The multi-attackers approach leads to another two principles that are emphasized by Hatsumi Sensei and are essentials of Juppo Sessho practice. These principles are the multi weapon approach and principle of concealing at least several of our weapons.
When we face several opponents, we generally need more then one weapon to overcome them in an optimal way. One weapon, for example a stick, can be broken while we struggle with the first opponent. A sword or a knife can be stacked in the opponent flesh and we would not have enough time, in the hit of the fight, to pull it out and use it again against other attackers. A weapon can be damaged and become non-relevant for attack or defense. We can throw a knife and miss and our weapon is practically out of the combat zone. These are all good reasons why we should have several weapons in hand.
The Multi weapon approach brings more attacking options including attacking simultaneously with two weapons. It helps us to create a significant psychological advantage. Our opponent is sure that we have lost our weapon and suddenly he is facing another treat from another concealed weapon. When we stand against one opponent, he cannot see the rare part of our body. In this situation we can hide in our back a short sword, a knife, a stick, a gun, or any other weapon in such a way that the attacker cannot notice it. Yet, when we are facing several opponents, there is at least one of them that can see our back. This leads to the conclusion that our concealing approach that fits facing one opponent doesn't fit multi attackers situation. Our weapons should be concealed and camouflaged in such ways that no one could locates it, at least in first glance, and at the same time the fact that it is concealed would not limit our ability to act. Two ways to apply these tactics are first to pre-visit the combat scene and prepare it by concealing weapons in certain significant places. A second way is to use everyday life objects that are not pre-defined as weapons or use them as a mean to conceal real weapons.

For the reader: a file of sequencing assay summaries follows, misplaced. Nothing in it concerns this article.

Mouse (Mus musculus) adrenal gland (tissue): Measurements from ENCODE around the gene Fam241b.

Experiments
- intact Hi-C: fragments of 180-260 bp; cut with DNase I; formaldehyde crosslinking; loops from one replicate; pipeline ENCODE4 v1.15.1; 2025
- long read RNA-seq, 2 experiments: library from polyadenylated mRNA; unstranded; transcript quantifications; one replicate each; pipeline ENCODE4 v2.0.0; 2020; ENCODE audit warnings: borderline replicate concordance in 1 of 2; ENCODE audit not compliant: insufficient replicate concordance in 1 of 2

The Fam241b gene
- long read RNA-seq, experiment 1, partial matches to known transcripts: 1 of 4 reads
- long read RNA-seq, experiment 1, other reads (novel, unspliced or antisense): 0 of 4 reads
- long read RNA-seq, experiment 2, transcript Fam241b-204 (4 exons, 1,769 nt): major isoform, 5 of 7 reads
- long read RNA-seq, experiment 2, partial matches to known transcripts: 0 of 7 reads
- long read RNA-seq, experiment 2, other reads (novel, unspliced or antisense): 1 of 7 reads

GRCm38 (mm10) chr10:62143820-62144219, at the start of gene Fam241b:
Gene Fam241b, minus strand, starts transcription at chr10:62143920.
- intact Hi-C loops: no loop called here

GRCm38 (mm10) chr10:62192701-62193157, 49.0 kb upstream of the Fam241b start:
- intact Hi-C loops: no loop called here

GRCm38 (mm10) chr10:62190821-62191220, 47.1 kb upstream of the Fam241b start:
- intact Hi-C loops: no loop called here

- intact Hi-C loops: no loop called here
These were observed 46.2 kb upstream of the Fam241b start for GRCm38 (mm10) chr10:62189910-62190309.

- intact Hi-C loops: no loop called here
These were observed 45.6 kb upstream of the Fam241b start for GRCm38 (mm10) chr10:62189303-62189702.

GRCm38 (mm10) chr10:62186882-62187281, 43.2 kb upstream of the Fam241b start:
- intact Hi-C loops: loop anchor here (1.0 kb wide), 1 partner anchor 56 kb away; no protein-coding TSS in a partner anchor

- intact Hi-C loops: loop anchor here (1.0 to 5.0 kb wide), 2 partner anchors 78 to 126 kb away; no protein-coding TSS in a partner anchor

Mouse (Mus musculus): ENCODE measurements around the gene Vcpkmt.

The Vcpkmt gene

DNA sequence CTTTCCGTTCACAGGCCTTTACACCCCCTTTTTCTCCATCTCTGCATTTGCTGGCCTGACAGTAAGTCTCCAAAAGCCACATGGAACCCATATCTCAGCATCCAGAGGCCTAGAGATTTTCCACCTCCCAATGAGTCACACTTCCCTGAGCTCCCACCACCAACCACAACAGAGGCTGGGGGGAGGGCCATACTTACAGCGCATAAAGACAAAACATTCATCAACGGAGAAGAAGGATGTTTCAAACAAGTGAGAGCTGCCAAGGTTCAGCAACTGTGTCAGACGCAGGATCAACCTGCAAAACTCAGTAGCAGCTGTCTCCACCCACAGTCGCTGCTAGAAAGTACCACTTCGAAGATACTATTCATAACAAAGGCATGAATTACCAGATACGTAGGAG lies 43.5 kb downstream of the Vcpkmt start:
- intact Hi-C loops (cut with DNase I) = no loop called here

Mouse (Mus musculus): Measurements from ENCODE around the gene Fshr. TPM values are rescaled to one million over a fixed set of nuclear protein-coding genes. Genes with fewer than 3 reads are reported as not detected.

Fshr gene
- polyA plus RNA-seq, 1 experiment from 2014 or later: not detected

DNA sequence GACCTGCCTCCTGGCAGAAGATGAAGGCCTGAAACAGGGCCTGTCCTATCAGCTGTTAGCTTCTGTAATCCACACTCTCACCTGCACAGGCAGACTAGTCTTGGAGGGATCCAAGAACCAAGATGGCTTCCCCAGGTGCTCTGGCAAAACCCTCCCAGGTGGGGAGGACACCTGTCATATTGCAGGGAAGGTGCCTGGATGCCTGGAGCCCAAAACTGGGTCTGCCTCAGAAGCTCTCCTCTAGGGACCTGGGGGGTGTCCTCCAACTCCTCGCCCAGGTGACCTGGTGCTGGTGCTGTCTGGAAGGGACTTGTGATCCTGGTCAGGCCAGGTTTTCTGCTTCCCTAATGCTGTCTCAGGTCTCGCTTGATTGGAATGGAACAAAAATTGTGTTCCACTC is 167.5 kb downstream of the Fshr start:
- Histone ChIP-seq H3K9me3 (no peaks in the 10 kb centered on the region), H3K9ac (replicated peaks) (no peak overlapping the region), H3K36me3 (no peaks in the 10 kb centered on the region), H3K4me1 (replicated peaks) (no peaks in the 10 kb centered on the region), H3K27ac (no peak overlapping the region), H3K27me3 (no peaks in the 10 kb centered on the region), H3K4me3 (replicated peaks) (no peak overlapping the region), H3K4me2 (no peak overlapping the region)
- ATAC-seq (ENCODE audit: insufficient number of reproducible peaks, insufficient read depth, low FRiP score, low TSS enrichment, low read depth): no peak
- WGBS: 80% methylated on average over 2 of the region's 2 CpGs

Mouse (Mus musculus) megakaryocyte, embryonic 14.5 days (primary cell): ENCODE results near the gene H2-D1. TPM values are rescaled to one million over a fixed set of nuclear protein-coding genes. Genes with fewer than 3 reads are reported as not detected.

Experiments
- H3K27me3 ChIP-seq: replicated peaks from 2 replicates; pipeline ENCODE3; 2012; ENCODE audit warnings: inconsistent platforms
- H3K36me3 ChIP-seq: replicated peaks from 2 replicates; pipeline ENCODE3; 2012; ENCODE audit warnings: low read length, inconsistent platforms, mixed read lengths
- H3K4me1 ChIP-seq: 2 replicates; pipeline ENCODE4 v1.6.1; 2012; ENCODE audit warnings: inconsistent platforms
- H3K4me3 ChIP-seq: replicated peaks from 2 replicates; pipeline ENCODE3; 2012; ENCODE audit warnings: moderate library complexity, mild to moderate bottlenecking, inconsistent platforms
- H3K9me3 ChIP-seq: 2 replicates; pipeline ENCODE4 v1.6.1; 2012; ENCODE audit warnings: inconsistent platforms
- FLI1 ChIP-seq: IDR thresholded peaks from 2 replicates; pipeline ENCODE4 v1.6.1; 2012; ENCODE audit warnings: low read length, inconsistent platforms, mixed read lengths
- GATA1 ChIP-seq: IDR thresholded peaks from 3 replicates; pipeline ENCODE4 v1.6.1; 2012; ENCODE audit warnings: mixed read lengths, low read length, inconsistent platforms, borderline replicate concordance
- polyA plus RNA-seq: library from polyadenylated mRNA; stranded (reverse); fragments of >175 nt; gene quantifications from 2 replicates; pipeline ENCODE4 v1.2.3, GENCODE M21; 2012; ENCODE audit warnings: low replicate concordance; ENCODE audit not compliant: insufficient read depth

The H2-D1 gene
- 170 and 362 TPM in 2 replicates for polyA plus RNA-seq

The Multi attacker approach stresses the need to control the combat scene and the fighting conditions. We should know when to arrive and when to leave. To fall into an ambush of one opponent is not a favorite situation, but to be surprised by several attackers is to be in a most difficult state that reduces our chances for survival.
This is why the Ninja worriers prefer not to fight in open-field scenes, when there are not many options to find shelter or hide and there is apparent advantage for the more powerful or outnumbered side.

Lastly, when one is faced with the aggressiveness of several attackers he must be creative, open-minded with high ability to improvise. Hatsumi Sensei encourages us to apply creativity in Ninjutsu in the most difficult situations in life. He wants to help us free our body and mind from schematic and obvious reactions that can lead us to fatal results. Hatsumi Sensei is gifted with this ability to teach us how creativity and reality are unified in ourselves in away that will help us to survive.

Ofer Cohen 6Dan, Israel
Student of Danny Waxman and Doron Navon.